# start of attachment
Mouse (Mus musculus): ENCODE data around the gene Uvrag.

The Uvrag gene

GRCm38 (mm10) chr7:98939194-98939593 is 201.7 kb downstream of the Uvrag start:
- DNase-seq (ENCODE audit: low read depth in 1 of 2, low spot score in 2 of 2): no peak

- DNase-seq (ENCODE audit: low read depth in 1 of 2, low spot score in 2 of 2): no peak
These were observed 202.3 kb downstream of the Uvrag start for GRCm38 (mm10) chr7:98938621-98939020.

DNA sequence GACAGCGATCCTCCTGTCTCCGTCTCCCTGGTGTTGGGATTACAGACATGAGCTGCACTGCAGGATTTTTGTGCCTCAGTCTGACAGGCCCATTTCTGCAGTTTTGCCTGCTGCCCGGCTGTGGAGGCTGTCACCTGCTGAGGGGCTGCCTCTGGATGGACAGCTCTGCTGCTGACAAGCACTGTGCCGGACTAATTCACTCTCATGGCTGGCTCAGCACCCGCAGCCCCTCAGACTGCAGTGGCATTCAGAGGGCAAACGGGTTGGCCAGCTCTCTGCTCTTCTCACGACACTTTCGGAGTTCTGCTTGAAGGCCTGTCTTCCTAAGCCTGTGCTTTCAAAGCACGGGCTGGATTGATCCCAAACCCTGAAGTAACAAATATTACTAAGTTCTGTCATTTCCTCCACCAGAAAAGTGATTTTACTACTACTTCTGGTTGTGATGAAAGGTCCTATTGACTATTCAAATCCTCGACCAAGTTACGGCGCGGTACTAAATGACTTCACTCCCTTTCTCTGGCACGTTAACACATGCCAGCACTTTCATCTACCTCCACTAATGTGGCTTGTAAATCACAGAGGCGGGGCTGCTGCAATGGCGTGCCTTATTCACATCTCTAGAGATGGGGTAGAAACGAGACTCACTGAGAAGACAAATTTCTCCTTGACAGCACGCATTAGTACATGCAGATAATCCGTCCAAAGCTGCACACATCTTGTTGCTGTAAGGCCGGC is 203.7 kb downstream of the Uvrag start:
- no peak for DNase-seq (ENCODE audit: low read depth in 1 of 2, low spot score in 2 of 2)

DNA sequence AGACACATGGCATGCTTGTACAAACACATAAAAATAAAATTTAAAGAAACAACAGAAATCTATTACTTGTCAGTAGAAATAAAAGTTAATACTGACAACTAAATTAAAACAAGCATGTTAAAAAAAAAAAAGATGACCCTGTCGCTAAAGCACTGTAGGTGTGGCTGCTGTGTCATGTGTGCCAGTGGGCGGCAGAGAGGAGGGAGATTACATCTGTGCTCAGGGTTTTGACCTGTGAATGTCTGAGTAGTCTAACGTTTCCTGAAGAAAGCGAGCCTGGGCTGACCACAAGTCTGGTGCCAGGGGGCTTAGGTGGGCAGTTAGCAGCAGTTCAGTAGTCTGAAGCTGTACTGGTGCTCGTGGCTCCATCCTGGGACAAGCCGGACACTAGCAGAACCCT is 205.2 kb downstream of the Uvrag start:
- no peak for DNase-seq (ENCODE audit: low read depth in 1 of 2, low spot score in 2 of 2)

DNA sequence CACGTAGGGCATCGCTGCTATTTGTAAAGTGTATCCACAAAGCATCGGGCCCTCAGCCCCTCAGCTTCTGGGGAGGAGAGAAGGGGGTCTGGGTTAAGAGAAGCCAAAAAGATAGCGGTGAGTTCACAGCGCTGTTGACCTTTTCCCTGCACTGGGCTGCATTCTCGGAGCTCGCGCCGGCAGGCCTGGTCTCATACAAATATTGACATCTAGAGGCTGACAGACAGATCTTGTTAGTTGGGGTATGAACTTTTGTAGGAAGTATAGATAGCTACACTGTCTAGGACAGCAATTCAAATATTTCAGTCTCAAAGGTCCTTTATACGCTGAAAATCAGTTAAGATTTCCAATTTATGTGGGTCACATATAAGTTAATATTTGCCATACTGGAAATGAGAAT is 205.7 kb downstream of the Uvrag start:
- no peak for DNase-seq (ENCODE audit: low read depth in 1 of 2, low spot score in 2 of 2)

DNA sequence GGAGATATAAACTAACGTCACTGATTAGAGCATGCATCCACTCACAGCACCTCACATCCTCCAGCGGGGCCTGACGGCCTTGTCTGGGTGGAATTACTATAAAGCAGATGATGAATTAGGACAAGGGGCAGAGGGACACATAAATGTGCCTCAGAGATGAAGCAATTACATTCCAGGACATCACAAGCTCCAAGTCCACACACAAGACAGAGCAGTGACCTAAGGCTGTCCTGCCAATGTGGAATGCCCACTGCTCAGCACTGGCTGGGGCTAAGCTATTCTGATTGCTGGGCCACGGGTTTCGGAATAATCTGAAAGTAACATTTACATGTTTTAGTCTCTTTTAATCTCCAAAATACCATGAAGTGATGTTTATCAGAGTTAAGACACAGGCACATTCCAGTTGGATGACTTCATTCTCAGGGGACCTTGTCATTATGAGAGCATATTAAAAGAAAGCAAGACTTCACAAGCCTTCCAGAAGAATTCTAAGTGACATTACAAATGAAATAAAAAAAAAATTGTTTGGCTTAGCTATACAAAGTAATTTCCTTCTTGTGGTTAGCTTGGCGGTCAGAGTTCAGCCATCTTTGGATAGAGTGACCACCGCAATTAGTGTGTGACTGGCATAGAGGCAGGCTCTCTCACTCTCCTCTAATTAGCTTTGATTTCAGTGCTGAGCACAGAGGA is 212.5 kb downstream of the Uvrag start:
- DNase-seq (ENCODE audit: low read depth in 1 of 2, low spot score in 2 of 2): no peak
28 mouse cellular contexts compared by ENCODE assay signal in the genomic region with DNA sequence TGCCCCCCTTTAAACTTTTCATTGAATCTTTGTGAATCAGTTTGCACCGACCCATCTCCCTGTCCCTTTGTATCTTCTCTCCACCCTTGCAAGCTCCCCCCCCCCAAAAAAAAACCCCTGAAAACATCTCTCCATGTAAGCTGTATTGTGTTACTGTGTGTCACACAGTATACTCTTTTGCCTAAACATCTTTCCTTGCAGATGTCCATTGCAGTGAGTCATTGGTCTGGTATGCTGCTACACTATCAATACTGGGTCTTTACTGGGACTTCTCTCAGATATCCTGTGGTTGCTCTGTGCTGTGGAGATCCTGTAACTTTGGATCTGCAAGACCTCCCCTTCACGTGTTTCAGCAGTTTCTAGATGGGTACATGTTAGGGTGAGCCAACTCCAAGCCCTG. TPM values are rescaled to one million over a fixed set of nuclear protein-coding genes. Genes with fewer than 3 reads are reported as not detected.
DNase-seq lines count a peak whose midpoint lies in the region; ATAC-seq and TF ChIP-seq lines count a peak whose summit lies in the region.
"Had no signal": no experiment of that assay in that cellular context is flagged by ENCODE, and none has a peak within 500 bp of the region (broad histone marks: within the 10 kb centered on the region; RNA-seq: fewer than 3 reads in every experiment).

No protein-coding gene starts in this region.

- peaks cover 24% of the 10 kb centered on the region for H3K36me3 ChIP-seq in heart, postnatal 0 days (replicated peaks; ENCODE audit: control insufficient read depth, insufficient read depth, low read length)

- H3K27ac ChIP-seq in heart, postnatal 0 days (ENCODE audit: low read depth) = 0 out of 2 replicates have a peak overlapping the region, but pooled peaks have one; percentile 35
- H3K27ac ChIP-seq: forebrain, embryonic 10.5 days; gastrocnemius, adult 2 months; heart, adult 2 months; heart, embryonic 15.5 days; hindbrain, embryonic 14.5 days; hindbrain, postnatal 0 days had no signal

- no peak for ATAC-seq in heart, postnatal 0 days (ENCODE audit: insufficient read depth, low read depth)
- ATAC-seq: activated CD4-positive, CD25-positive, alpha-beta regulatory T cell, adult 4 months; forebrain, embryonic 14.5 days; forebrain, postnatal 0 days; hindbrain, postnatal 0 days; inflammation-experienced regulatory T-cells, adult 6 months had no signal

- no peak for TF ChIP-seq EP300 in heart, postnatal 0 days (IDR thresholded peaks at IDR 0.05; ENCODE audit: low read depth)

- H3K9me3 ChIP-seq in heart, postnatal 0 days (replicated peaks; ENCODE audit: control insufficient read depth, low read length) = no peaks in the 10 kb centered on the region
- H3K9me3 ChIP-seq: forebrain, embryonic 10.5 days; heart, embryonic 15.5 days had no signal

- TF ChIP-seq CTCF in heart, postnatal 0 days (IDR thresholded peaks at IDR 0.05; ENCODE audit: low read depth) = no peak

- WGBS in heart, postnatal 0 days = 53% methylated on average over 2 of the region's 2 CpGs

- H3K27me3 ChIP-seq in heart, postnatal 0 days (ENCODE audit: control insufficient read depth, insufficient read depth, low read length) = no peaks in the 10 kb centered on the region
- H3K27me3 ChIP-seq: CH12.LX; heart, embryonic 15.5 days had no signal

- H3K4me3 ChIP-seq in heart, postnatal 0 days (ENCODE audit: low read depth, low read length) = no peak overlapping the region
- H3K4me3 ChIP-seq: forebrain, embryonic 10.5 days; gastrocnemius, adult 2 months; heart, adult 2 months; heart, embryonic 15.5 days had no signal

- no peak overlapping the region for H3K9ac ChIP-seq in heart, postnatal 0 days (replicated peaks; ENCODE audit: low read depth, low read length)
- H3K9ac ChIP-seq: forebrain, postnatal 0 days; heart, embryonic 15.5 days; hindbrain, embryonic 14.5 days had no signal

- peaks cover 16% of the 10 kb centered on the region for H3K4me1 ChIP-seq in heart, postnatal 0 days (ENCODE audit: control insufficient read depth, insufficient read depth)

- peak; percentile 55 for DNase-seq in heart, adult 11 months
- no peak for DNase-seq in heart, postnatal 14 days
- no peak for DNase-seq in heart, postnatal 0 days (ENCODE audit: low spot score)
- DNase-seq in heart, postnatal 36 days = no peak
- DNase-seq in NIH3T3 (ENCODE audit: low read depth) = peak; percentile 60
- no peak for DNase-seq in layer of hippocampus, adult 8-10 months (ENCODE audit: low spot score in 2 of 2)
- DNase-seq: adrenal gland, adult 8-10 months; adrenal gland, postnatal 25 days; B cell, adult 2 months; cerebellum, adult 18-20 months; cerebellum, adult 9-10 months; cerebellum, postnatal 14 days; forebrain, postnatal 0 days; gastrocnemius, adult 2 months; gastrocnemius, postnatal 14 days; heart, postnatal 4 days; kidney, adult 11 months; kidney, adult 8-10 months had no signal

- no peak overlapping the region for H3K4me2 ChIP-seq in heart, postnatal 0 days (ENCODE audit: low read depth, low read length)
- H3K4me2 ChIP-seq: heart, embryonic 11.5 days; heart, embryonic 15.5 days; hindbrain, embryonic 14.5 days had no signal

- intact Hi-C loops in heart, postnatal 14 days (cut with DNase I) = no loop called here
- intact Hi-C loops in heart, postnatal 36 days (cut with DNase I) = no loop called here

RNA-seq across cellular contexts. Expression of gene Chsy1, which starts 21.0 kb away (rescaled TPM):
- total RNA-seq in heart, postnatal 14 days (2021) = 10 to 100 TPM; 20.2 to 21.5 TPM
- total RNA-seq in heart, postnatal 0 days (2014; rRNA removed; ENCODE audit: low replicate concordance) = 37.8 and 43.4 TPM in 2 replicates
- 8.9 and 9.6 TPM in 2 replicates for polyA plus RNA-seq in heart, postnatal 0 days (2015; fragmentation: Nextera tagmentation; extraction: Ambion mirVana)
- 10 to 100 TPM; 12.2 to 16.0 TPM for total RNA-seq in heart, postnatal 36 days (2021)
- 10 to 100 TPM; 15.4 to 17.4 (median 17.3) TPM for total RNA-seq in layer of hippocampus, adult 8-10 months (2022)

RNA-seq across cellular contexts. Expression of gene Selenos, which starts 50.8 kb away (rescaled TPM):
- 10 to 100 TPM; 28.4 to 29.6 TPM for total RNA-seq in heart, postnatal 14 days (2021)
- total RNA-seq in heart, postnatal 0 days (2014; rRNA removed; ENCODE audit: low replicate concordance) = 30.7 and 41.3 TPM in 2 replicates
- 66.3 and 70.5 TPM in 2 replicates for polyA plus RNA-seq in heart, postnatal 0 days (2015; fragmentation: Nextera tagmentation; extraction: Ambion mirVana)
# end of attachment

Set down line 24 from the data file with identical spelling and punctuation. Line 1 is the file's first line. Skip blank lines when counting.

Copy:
- no peak for TF ChIP-seq EP300 in heart, postnatal 0 days (IDR thresholded peaks at IDR 0.05; ENCODE audit: low read depth)